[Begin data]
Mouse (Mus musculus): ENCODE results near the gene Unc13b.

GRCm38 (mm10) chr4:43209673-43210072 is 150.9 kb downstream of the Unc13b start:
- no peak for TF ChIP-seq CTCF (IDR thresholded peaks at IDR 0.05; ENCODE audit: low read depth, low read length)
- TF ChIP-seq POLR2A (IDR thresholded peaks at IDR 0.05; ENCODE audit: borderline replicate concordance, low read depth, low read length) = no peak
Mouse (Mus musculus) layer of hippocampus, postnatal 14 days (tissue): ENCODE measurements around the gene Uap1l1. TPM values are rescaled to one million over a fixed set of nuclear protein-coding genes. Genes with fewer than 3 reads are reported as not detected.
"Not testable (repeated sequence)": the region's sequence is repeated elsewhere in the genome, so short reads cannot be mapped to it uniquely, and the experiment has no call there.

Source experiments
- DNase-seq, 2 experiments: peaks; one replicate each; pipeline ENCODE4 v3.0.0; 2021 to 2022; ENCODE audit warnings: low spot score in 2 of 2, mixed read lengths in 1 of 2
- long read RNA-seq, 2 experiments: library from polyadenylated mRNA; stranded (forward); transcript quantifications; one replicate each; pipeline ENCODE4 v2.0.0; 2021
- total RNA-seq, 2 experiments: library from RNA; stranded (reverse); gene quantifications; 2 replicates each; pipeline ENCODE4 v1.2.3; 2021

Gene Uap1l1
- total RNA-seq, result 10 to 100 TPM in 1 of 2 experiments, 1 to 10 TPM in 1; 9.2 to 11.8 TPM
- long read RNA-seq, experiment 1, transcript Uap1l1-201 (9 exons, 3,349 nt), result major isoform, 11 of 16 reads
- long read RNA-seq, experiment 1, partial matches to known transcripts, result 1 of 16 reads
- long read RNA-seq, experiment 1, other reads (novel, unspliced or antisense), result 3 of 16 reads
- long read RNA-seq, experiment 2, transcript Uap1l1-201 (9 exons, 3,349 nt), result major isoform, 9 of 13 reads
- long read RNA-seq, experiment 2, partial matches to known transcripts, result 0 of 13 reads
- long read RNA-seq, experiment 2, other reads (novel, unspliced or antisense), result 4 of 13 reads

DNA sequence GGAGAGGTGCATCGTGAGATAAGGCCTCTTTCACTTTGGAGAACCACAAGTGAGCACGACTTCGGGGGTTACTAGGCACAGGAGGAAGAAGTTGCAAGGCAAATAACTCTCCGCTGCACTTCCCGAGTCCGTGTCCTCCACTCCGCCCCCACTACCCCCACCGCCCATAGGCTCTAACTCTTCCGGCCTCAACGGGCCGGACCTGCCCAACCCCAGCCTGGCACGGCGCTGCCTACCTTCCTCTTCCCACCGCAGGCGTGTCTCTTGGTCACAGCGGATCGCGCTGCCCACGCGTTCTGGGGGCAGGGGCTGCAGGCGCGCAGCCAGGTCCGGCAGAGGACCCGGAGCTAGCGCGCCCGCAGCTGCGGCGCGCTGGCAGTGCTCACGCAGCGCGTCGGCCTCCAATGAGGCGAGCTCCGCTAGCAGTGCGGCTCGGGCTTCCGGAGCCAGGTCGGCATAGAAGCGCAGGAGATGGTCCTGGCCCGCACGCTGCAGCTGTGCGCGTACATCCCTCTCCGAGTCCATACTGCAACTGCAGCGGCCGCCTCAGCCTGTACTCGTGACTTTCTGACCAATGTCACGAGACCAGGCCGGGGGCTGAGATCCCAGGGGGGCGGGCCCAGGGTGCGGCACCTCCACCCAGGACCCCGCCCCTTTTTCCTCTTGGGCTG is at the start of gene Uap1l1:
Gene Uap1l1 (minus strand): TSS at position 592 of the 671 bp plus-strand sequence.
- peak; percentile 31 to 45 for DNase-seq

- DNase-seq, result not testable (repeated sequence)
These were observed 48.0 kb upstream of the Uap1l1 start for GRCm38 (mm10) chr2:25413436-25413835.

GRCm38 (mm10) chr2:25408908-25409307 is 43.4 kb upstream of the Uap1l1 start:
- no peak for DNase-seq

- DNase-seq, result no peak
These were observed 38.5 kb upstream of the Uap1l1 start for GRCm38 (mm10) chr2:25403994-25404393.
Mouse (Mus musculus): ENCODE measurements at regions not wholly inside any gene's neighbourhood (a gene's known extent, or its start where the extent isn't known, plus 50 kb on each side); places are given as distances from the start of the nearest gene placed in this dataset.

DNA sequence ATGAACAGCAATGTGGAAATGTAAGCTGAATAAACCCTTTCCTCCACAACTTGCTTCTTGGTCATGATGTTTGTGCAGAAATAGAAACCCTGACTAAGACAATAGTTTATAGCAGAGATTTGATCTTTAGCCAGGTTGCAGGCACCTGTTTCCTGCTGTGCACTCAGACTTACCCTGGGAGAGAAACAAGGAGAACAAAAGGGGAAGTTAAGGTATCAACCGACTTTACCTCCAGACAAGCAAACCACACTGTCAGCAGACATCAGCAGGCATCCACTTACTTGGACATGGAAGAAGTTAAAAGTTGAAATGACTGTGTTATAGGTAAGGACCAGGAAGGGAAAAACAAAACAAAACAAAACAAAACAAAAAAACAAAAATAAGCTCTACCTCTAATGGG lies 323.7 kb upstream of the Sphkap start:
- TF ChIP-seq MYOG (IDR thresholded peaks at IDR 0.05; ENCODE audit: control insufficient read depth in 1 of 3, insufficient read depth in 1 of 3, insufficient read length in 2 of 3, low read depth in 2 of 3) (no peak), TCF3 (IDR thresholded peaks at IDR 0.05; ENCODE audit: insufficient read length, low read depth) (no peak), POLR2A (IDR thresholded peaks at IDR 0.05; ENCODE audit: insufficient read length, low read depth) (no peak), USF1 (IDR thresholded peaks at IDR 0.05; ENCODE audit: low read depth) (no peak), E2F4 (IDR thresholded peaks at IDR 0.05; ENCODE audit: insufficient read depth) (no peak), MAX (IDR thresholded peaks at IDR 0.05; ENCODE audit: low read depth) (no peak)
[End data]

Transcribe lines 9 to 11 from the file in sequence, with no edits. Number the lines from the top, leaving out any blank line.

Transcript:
- long read RNA-seq, 2 experiments: library from polyadenylated mRNA; stranded (forward); transcript quantifications; one replicate each; pipeline ENCODE4 v2.0.0; 2021
- total RNA-seq, 2 experiments: library from RNA; stranded (reverse); gene quantifications; 2 replicates each; pipeline ENCODE4 v1.2.3; 2021

Gene Uap1l1